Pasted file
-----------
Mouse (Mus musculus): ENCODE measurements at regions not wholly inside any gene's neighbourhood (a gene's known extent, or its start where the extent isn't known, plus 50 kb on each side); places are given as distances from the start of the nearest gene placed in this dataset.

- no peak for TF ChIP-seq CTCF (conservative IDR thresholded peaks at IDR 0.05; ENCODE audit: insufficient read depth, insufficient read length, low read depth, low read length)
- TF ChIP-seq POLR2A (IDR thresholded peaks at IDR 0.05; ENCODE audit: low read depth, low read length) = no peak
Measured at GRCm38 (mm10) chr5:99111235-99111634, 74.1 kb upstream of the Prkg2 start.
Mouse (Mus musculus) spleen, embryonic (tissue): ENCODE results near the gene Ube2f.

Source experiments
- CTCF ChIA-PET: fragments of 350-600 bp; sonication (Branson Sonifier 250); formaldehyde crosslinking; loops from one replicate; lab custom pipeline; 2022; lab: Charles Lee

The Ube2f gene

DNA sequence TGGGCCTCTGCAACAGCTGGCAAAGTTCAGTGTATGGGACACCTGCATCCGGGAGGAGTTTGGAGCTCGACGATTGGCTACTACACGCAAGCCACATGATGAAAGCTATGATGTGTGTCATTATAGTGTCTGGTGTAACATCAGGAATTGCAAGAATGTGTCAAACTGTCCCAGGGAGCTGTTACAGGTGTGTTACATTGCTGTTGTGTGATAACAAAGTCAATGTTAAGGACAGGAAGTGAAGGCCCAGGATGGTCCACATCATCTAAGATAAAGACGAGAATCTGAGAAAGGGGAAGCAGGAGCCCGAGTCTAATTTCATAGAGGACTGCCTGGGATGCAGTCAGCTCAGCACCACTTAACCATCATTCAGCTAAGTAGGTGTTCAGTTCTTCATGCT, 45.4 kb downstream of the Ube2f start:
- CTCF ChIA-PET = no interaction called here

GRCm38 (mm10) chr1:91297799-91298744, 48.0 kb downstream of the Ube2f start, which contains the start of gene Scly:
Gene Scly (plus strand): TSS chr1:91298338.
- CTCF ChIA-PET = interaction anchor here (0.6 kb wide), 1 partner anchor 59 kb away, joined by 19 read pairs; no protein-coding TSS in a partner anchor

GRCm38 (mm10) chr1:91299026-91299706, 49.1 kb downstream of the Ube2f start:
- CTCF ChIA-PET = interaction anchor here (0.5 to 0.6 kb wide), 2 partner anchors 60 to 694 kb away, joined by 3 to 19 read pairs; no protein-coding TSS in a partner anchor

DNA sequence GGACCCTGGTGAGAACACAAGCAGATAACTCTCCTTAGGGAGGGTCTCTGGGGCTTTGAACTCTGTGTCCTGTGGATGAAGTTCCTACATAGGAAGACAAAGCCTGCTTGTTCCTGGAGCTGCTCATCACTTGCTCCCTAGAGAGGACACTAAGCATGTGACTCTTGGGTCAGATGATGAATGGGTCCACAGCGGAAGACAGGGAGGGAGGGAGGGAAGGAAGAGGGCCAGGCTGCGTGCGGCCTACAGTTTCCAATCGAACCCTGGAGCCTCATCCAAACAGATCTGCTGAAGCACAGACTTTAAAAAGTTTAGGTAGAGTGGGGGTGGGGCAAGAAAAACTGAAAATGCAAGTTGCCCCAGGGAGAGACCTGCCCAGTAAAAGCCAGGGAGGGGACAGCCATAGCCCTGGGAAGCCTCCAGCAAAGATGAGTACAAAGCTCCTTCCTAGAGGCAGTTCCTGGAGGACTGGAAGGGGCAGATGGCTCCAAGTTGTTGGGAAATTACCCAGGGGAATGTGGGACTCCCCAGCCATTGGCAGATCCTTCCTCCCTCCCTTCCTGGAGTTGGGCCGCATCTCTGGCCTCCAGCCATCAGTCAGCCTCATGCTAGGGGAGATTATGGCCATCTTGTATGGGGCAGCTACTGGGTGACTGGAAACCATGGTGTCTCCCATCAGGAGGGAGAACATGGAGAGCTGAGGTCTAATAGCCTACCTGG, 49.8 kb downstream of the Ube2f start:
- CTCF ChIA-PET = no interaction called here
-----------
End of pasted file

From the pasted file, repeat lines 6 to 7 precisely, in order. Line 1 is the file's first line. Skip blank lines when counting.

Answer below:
Source experiments
- CTCF ChIA-PET: fragments of 350-600 bp; sonication (Branson Sonifier 250); formaldehyde crosslinking; loops from one replicate; lab custom pipeline; 2022; lab: Charles Lee